Meta-analysis of modifiable risk factors for Alzheimer's disease
- Wei Xu1,
- Lan Tan1,2,3,
- Hui-Fu Wang2,
- Teng Jiang2,
- Meng-Shan Tan1,
- Lin Tan3,
- Qing-Fei Zhao1,
- Jie-Qiong Li1,
- Jun Wang1,
- Jin-Tai Yu1,2,3,4
- 1Department of Neurology, Qingdao Municipal Hospital, School of Medicine, Qingdao University, Qingdao, China
- 2Department of Neurology, Qingdao Municipal Hospital, Nanjing Medical University, Qingdao, China
- 3College of Medicine and Pharmaceutics, Ocean University of China, Qingdao, China
- 4Department of Neurology, Memory and Aging Center, University of California, San Francisco, California, USA
- Correspondence to Dr Jin-Tai Yu, Department of Neurology, University of California San Francisco, 675 Nelson Rising Lane, Suite 190, Box 1207, San Francisco, CA 94158, USA;
- Received 5 February 2015
- Revised 18 June 2015
- Accepted 25 June 2015
- Published Online First 20 August 2015
Background The aetiology of Alzheimer's disease (AD) is believed to involve environmental exposure and genetic susceptibility. The aim of our present systematic review and meta-analysis was to roundly evaluate the association between AD and its modifiable risk factors.
Methods We systematically searched PubMed and the Cochrane Database of Systematic Reviews from inception to July 2014, and the references of retrieved relevant articles. We included prospective cohort studies and retrospective case–control studies.
Results 16 906 articles were identified of which 323 with 93 factors met the inclusion criteria for meta-analysis. Among factors with relatively strong evidence (pooled population >5000) in our meta-analysis, we found grade I evidence for 4 medical exposures (oestrogen, statin, antihypertensive medications and non-steroidal anti-inflammatory drugs therapy) as well as 4 dietary exposures (folate, vitamin E/C and coffee) as protective factors of AD. We found grade I evidence showing that one biochemical exposure (hyperhomocysteine) and one psychological condition (depression) significantly increase risk of developing AD. We also found grade I evidence indicative of complex roles of pre-existing disease (frailty, carotid atherosclerosis, hypertension, low diastolic blood pressure, type 2 diabetes mellitus (Asian population) increasing risk whereas history of arthritis, heart disease, metabolic syndrome and cancer decreasing risk) and lifestyle (low education, high body mass index (BMI) in mid-life and low BMI increasing the risk whereas cognitive activity, current smoking (Western population), light-to-moderate drinking, stress, high BMI in late-life decreasing the risk) in influencing AD risk. We identified no evidence suggestive of significant association with occupational exposures.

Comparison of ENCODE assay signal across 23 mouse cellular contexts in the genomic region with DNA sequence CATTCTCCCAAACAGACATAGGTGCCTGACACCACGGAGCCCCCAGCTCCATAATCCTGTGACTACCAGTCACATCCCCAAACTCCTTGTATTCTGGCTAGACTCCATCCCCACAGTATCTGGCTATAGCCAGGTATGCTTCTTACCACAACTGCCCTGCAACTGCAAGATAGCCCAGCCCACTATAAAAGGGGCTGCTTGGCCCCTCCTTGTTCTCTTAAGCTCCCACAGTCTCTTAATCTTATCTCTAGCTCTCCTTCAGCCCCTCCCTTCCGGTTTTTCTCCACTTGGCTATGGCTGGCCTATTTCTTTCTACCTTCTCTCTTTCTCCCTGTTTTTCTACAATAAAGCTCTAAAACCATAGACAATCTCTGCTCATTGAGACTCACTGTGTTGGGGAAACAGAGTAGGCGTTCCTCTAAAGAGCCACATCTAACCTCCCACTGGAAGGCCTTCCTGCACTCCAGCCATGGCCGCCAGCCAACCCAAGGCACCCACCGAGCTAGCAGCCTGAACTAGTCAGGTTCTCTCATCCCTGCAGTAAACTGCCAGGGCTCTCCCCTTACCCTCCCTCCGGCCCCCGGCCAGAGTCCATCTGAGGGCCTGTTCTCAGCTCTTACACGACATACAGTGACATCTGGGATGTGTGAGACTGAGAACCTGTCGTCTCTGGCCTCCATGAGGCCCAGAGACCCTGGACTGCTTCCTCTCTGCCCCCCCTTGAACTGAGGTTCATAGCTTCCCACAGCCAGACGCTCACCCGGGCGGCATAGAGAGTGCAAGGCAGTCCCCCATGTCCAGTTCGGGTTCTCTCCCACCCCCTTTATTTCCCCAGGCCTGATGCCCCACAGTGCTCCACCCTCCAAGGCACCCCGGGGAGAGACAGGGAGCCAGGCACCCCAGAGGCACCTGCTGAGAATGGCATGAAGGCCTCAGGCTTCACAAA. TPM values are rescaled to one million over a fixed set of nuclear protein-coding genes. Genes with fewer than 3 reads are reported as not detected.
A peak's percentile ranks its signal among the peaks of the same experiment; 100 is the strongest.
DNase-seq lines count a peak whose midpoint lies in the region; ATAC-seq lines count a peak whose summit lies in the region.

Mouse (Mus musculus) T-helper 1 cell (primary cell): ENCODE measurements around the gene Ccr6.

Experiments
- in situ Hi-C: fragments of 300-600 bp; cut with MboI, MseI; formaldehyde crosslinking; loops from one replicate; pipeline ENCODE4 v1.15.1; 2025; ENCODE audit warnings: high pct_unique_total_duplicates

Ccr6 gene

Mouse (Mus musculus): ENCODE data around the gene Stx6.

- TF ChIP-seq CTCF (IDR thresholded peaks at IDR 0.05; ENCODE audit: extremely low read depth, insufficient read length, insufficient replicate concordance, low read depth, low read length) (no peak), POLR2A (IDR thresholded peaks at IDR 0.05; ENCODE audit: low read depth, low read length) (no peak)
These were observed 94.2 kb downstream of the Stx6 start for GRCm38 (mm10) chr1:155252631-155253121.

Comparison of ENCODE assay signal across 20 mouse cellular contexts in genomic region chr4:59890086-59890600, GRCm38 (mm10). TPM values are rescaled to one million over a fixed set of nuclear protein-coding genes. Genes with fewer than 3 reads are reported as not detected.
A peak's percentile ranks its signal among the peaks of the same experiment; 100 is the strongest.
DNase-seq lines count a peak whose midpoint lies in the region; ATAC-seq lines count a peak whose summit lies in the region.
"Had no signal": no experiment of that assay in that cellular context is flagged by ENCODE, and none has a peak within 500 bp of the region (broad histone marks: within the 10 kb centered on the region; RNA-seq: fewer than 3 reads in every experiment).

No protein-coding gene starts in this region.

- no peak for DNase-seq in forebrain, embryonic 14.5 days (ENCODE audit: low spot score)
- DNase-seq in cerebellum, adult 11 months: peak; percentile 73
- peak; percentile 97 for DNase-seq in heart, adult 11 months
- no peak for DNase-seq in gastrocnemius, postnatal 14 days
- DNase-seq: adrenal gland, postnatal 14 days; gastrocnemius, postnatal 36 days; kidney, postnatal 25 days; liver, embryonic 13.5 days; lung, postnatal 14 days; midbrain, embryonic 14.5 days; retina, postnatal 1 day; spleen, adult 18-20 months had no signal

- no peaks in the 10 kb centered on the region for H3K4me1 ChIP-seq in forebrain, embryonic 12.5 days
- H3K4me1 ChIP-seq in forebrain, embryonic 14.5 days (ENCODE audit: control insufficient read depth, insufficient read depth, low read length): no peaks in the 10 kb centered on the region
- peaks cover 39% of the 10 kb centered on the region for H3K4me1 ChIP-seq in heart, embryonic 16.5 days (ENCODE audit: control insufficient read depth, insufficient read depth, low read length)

Conclusions Effective interventions in diet, medications, biochemical exposures, psychological condition, pre-existing disease and lifestyle may decrease new incidence of AD.